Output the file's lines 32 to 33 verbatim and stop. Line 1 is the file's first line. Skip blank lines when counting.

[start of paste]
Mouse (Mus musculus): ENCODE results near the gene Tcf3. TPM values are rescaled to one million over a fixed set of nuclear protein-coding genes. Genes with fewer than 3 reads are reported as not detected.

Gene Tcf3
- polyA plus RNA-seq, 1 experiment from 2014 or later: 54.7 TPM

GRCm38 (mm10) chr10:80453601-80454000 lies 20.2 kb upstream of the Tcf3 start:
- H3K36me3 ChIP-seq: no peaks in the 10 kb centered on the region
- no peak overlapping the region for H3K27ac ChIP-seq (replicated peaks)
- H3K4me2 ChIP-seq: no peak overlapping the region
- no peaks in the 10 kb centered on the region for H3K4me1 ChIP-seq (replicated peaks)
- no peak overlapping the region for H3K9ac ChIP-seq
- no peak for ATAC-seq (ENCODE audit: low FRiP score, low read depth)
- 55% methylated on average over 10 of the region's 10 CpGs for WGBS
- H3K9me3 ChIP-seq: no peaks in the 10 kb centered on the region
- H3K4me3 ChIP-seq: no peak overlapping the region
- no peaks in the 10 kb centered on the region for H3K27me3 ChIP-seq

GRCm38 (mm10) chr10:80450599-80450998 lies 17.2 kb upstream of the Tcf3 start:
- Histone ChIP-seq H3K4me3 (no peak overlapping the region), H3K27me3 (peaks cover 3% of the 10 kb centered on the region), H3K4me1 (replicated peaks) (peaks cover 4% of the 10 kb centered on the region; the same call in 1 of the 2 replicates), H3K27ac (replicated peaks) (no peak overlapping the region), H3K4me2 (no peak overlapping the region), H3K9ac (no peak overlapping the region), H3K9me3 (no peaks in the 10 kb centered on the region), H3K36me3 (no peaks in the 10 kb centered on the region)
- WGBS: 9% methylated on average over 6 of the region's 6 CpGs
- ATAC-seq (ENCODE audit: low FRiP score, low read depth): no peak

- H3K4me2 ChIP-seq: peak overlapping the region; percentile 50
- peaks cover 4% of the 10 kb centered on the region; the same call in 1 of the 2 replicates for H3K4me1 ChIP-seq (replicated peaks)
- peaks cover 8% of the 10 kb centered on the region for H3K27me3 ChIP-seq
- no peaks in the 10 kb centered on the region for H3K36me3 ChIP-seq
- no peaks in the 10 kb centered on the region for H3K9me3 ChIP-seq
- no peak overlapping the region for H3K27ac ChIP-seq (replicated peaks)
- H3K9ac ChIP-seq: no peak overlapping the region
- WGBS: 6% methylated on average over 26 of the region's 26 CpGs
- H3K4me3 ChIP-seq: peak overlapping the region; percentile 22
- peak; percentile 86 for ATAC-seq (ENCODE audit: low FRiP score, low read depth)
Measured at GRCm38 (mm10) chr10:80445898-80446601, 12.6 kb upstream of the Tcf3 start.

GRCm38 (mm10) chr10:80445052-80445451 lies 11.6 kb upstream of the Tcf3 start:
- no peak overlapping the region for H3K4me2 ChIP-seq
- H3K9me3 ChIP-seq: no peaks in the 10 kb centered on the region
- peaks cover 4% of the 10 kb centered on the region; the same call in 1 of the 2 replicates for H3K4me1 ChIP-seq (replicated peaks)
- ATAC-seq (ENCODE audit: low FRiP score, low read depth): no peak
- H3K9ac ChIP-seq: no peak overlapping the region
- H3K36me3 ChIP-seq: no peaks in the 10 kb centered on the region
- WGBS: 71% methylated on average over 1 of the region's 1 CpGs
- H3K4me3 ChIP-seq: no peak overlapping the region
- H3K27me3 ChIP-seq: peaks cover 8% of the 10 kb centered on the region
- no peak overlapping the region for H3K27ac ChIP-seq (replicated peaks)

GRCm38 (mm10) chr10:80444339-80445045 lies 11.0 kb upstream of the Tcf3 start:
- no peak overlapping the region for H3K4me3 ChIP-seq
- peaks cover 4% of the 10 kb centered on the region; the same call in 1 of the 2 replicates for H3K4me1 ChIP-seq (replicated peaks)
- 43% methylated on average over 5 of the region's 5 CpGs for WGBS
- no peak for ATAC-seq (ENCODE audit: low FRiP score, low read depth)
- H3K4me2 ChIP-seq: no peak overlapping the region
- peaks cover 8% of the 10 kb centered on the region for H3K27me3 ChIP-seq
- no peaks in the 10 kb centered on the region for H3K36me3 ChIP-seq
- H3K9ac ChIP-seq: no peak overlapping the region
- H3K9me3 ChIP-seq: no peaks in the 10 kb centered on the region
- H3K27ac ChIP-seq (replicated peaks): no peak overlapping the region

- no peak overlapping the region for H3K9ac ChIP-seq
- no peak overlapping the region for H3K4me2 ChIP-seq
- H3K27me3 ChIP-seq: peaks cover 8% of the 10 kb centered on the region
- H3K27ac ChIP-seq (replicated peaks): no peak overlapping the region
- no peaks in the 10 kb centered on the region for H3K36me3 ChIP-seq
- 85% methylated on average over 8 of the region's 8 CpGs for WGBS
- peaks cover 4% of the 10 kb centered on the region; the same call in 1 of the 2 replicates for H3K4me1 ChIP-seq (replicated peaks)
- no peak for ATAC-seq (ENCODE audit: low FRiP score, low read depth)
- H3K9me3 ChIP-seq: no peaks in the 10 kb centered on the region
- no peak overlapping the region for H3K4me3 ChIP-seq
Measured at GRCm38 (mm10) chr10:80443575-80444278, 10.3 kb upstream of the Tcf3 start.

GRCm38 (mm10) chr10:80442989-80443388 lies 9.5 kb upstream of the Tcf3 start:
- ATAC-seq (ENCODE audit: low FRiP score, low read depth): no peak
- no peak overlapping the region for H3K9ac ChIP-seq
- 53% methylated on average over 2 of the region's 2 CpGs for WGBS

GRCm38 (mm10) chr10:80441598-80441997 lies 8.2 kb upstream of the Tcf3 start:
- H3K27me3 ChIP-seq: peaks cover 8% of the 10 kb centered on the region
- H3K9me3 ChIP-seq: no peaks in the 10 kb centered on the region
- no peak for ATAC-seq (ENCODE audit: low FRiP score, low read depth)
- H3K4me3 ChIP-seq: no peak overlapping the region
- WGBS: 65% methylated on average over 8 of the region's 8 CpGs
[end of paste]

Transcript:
- H3K9me3 ChIP-seq: no peaks in the 10 kb centered on the region
- peaks cover 4% of the 10 kb centered on the region; the same call in 1 of the 2 replicates for H3K4me1 ChIP-seq (replicated peaks)